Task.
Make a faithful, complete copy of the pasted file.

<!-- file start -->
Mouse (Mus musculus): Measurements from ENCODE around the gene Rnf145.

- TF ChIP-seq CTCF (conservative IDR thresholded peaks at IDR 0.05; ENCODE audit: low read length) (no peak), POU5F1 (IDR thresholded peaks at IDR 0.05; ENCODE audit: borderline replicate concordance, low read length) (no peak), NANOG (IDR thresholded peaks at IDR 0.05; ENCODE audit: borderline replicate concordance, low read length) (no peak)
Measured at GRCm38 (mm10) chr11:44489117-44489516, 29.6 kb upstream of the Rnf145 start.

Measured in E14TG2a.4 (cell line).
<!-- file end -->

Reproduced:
Mouse (Mus musculus): Measurements from ENCODE around the gene Rnf145.

- TF ChIP-seq CTCF (conservative IDR thresholded peaks at IDR 0.05; ENCODE audit: low read length) (no peak), POU5F1 (IDR thresholded peaks at IDR 0.05; ENCODE audit: borderline replicate concordance, low read length) (no peak), NANOG (IDR thresholded peaks at IDR 0.05; ENCODE audit: borderline replicate concordance, low read length) (no peak)
Measured at GRCm38 (mm10) chr11:44489117-44489516, 29.6 kb upstream of the Rnf145 start.

Measured in E14TG2a.4 (cell line).